Until next time, friends, take care of yourselves. And each other.

L.H.

Back to Work

Dear Readers,

I completed my first week of Rona College. We are not allowed to require masks, just recommend them, but the overall mask rate in my classes is around 80%. I make sure to wear mine to set an example. But we are already hearing about cases among our students, which brings me to my next topic. I am scheduled for surgery on Sept. 14th. They called me on Friday, Sept. 3rd, and confirmed the operation and went over the pre-op instructions with me. I must get a COVID test on Sept. 13, the day before surgery. My fear is that I was either exposed last week or will be this week, thus testing positive on the 13th, whether symptomatic or not, and then having to delay the surgery again. I should’ve had it originally in May of 2020, yet here we are. Given how campuses are basically COVID factories right now, it’s just a matter of time before we all get it anyway.

I will say this though, it feels good to be back. It is funny how quickly I resumed the daily rhythm of teaching in person, office hours, and meetings after spending 18 months at home. Being back in front of the classroom feels good too. I was worried that I had forgotten how to do it and that I’d be like the Old Lady Rose character on Titanic walking in like, “It’s been 84 years,” but it all came back to me. When I’m there doing my job, the thought of risk never enters my mind. It is when I make my hour long drive home that I wonder if that will end up being the day I got exposed. Truthfully, I worry more for our students, some of whom live at home with vulnerable family members, then I do about myself. I came to terms with my own mortality years ago.

It is a similar mindset to what I had during my career in the fire department. Sure, it is a dangerous job, but if you dwell on the dangers, you can’t do the job. So, you take what precautions you can and put the rest out of your mind and go to work. There’s one big difference though. I took an oath for one job, and it is not the one I have now.

This will be the last Sunday without the NFL, which is nice. We are doing a family/friends fantasy football league this year (in addition to the baseball one that we have done for several years). Draft Day was yesterday. Patrick Mahomes is my wife’s favorite player, her being a Chiefs fan and all, but I had the number one pick in the Draft. I took him and have been yelled at ever since. High school and college football have started too. High school football is a very big deal down here in Texas, as I’m sure you’ve heard.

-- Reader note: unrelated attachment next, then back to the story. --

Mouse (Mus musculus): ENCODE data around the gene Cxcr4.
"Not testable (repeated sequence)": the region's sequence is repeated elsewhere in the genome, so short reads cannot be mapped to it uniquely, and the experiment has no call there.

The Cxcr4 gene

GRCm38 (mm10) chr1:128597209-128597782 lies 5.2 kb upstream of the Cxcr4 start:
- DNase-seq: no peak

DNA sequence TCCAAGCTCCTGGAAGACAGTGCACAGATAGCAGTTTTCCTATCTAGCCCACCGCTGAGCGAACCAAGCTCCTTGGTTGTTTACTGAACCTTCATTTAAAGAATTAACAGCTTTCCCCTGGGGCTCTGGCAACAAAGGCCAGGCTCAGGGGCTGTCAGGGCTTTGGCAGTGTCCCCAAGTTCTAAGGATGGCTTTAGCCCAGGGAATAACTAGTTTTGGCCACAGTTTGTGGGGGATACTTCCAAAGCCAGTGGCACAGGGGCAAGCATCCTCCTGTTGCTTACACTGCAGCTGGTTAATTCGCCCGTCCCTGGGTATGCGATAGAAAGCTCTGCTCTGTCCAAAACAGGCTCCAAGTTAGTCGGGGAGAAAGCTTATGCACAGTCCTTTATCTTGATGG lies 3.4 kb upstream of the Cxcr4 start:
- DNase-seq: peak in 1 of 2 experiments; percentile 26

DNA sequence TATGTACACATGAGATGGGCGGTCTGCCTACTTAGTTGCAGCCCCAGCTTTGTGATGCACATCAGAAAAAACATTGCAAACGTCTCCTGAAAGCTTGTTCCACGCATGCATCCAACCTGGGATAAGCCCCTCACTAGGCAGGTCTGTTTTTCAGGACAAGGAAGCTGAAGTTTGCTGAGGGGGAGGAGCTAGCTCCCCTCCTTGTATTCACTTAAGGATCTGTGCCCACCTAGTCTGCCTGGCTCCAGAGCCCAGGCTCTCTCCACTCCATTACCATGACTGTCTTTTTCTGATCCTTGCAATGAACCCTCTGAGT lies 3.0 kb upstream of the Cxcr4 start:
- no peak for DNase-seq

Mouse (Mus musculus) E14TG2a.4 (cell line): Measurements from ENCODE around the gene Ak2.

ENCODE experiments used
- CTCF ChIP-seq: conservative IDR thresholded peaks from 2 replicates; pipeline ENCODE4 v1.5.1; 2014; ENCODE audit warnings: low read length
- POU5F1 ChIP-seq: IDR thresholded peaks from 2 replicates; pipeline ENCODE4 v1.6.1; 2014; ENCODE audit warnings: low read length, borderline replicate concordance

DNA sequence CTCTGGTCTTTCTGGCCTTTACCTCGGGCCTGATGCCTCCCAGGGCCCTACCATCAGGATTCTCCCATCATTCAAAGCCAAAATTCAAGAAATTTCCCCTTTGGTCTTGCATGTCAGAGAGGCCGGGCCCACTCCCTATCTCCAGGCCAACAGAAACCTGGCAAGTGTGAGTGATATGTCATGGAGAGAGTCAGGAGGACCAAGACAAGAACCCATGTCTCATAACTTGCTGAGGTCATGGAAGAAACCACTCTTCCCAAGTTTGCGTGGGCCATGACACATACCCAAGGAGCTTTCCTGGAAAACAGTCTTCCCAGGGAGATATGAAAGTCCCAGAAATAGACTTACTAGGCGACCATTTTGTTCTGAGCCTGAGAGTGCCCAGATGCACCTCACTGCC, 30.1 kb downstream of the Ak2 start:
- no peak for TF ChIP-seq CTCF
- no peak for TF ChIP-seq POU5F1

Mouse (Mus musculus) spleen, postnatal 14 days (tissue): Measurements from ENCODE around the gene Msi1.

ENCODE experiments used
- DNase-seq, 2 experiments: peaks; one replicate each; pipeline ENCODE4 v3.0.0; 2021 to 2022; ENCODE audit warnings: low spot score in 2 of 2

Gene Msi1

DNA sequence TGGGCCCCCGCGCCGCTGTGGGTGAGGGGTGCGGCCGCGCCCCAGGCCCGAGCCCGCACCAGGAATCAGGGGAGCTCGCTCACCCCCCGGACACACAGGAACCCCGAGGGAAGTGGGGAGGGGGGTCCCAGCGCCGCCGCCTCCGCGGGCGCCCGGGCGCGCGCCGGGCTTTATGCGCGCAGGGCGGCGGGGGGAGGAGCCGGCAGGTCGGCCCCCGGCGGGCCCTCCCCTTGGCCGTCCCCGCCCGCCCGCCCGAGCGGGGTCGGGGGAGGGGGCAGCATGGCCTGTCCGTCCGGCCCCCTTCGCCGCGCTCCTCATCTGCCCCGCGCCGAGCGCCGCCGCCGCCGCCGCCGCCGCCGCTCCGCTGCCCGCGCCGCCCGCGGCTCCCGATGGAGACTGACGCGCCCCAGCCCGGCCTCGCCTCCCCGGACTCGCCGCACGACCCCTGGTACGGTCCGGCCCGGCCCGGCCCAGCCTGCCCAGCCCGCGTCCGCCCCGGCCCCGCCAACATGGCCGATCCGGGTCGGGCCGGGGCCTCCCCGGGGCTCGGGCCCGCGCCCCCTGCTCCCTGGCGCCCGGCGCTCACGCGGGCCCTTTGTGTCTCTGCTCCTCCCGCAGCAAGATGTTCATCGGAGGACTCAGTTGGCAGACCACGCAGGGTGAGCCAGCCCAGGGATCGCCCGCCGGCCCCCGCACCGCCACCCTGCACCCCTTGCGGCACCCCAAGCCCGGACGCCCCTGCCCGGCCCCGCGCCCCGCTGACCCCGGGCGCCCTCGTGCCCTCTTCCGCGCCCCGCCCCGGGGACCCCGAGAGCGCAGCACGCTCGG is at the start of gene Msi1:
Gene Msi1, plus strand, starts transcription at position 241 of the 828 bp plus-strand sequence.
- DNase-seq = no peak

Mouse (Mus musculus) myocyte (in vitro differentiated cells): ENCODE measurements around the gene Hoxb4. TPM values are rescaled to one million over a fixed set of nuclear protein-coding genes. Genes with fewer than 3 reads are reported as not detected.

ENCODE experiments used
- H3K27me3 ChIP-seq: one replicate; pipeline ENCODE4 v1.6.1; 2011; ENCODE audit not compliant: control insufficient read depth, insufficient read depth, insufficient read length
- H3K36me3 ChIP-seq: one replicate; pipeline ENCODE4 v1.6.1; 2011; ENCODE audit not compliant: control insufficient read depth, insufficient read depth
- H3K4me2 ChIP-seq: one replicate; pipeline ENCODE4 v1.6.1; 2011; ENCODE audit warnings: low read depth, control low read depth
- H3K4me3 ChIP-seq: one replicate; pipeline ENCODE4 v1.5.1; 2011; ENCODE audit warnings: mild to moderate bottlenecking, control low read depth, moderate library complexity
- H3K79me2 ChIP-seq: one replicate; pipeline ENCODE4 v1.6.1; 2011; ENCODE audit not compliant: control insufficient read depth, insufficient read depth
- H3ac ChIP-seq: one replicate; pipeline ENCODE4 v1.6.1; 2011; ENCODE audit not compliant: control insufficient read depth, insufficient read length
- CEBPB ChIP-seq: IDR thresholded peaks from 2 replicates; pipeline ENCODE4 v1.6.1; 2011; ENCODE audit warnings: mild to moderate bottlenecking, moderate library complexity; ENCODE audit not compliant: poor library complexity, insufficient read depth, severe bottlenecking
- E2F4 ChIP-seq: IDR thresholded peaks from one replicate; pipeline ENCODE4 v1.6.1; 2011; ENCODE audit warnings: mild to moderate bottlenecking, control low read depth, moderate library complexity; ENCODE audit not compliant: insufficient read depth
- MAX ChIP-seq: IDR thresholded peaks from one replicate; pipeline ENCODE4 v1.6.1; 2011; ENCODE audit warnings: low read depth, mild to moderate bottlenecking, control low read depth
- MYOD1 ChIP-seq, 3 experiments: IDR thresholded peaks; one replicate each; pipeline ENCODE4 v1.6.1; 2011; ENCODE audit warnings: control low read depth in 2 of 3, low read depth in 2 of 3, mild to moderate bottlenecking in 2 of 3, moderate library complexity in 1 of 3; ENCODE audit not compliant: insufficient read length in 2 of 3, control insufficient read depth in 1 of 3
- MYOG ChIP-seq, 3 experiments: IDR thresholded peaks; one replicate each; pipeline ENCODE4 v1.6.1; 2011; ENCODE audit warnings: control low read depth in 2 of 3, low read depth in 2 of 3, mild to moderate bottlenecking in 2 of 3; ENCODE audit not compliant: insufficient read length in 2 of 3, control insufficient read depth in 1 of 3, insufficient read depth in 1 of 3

Right now, I’m working on a submission package for a writing competition; the winner to receive a five-book contract to write a series. It frustrates me to no end that despite spending 18 months at home, I got nothing of any value accomplished. I could have written my third novel during this time, but I didn’t. Though Molly’s Song came out in July, I have no idea when my next one will be out because I haven’t written it yet. Since I work best the busier I am, I’m hoping that being back to work in person might actually make me more productive. We’ll see.

Until next time, friends, take care of yourselves. And each other. L.H.

Journal of a Pandemic Year: The 47th and Final Entry

Dear Readers,

This will be the last entry in my Journal of a Pandemic Year series. When I started the series, I said that I would keep it going until we reached the point that I returned to in person instruction. Well, after eighteen months, the day has arrived. Tomorrow, Monday, August 30th, I will walk into a classroom for the first time since March 6, 2020. Is it a good idea that we are doing this with Delta raging out of control and mask use purely voluntary? I doubt it. In fact, other colleges around us have moved online for the first month, but not mine. It is as if we think we can just wish the pandemic away. You may not be interested in the Rona, but the Rona is interested in you.

I hasten to assure you that this will not be the last post ever on my website, just the last in the series. My plan is to continue to make 2-3 posts a month on various different things, basically, whatever suits my fancy at the time, which is what I did prior to the pandemic year entries. Keep in mind though, that I am still scheduled for surgery on Sept. 14th and so I will probably be out of pocket for a few weeks after that.

I was actually back on campus this past week for meetings that could have been emails. This is the norm for us even in non-pandemic times. A matter of fact, college faculty all over spend a lot of times in meetings that could be emails. Still, it was nice to see people in person whom I haven’t seen since the beginning of this year and a half long nightmare. And speaking of nightmares, here I am on the 16th anniversary of Hurricane Katrina watching yet another major hurricane pummel the state I love. The good news is that Alex Wilson is on The Weather Channel right now, and I have a major crush on her.